Maybe it’s the bales of hay that dot the Emilian landscape like giant spools of golden thread or the salty Adriatic sea air that seasons the Romagnolo plains that first indicate you’ve entered an extraordinary place. Perhaps it’s the rows of shiny windows gleaning back at you with reflections of rosy Culatello and flaxen Parmigiano that say you’ve reached the land of milk and honey. Whatever the sign might be, it only takes one bite of a piping hot Lasagne Verde to believe you just might have reached heaven. With every aroma and delicious flavor, your senses will help you further appreciate the culinary might of one of Italy’s most delicious regions. Everything in Emilia-Romagna is coated in the fatty glow of happiness, and by happiness we mean the kind that comes from gorging on everything you’re not “supposed” to….lard, butter, cheese. You get the picture. Emilia-Romagna’s cuisine is a constant reminder of what happens when two regional cultures collide, leaving behind a culinary tradition that is as robust and diverse as any that can be found on Earth. From the hearty stick to your ribs, no going back, I’m in a food comma kind of deliciousness of Emilia, to the aromatic, herb infused, fire-roasted, plump with goodness poultry, fish and seafood of Romagna, the region’s specialities never disappoint. Situated between the Adriatic Sea, the Po River and the Appenine mountains, Emilia-Romagna is a veritable cradle of gastronomic civilization. From Aceto Balsamico (Balsamic vinegar) to Prosciutto di Parma, and buttery Mortadella to Parmigiano Reggiano, the undisputed King of Cheeses, eating your way through Emilia-Romagna is one of life’s greatest pleasures.
Welcome a bit of Emilia-Romagna into your home tonight by preparing one of the region’s signature dishes, Tagliatelle alla Bolognese. Buon proseguimento!
Tagliatelle alla Bolognese
Recipe courtesy of www.ricettebolognagrasse.it
Ingredients and Preparation
For the ragù:
3 tablespoons of olive oil
1 onion, finely chopped
1 large stalk of celery, finely chopped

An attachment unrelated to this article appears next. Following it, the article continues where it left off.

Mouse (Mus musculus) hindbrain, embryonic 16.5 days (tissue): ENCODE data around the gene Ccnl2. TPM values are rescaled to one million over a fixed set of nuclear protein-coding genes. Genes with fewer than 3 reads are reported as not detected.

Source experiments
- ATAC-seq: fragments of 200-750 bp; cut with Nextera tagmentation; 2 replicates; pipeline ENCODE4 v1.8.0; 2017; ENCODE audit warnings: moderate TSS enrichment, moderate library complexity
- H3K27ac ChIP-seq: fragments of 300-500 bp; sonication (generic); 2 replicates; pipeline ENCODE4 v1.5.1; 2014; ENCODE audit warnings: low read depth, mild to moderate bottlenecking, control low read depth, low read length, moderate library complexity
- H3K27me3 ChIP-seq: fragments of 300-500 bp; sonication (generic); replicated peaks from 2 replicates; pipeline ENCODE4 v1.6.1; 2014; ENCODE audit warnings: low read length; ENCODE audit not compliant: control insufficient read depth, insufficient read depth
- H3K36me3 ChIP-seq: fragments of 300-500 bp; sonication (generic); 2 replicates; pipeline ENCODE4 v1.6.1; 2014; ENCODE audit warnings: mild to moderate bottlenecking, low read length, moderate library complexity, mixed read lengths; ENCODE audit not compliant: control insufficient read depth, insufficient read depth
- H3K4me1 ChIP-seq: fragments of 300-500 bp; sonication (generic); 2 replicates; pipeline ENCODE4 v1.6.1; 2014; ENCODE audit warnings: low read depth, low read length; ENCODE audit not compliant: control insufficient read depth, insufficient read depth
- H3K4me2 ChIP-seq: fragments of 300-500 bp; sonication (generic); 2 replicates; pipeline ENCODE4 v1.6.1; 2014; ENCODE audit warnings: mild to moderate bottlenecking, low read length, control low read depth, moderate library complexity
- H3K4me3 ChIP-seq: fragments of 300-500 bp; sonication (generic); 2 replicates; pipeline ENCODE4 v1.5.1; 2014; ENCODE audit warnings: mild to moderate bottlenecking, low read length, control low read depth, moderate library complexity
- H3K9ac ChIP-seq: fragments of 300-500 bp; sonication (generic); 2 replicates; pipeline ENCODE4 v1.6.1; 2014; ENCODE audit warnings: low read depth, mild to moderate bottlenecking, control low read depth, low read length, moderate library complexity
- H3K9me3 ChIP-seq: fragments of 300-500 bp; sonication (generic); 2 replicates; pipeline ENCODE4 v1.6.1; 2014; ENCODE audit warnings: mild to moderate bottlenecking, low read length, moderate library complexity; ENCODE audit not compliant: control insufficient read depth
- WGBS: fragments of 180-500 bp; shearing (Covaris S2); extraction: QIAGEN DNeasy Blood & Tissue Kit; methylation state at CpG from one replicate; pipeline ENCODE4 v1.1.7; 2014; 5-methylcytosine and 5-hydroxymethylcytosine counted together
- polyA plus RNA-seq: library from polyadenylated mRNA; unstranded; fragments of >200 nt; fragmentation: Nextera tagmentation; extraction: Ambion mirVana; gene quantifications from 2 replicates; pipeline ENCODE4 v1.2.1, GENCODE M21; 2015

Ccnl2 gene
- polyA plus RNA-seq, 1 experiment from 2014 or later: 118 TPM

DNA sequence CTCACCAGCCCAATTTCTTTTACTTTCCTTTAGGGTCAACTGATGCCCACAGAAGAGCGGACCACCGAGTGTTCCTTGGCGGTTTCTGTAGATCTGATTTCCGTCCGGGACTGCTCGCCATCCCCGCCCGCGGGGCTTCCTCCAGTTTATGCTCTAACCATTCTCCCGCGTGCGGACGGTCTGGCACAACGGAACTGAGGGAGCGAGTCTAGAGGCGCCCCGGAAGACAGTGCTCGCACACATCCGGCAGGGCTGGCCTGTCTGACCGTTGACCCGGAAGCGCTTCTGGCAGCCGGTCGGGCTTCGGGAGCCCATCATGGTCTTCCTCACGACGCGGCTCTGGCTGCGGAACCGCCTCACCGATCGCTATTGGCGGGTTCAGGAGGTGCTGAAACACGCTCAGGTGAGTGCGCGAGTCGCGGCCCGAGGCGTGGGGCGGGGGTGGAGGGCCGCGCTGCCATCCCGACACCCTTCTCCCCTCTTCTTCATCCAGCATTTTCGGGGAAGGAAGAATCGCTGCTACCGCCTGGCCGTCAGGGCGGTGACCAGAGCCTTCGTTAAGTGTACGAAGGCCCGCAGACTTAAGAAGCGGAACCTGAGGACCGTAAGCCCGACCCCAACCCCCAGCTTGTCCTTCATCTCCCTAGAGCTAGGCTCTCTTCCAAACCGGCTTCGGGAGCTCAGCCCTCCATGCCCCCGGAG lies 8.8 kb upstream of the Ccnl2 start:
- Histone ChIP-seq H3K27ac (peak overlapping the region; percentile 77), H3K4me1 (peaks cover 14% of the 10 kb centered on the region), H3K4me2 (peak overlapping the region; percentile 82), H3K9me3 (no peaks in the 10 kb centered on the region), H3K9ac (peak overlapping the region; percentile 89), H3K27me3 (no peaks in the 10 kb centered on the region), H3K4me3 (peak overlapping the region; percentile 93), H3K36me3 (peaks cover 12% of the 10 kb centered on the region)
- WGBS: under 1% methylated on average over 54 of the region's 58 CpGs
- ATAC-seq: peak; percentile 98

1 carrot, finely chopped
1 ounce tomato paste
1/3 pound of finely chopped or ground pancetta
1/2 pound of ground beef
1/2 pound of ground pork
1 cup red wine
Finely chop the onion, celery and carrot and sauté in olive oil until the onions begin to turn golden and translucent. Add the ground pancetta, ground beef and ground pork. Salt and pepper the ingredients and cook over a high flame. Add the cup of red wine and cook until it evaporates. Add the tomato paste and a little bit of water, as needed, to create the sauce. Cook the sauce over low heat and simmer for 3 to 3 ½ hours.
For the Tagliatelle:
2 2/3 cups of flour (soft wheat flour works best)
A pinch of fine salt
Pour the flour onto a cutting board, creating a mound. Push down the center of the mound to create a crater in the middle. Pour the eggs into the crater, adding a pinch of salt, and beat the eggs lightly with a fork. Begin to slowly mix in the flour and gently incorporate by hand for 10-15 minutes until the mixture reaches a dough like consistency. Roll out the dough with a rolling pin being careful not to make it too thin, then let the sheet of dough rest until it is dry . Once dry, cut the dough into long strips about ½ a centimeter in width, thus creating the Tagliatelle shape.
Cook the Tagliatelle in boiling water that has been seasoned with an abundant amount of salt. Drain the pasta and mix with the ragù. Sprinkle with Parmigiano Reggiano to taste and enjoy!
About the author
Dejou Marano is Co-Founder of CountryBred and Founding Editor of The Bred Blog. Splitting her time between Los Angeles and Europe, Dejou seeks to bring the imagination and wonder of Europe to all travelers through her never-ending pursuit of undiscovered cultural gems and experiences, which she shares through her travel writing.
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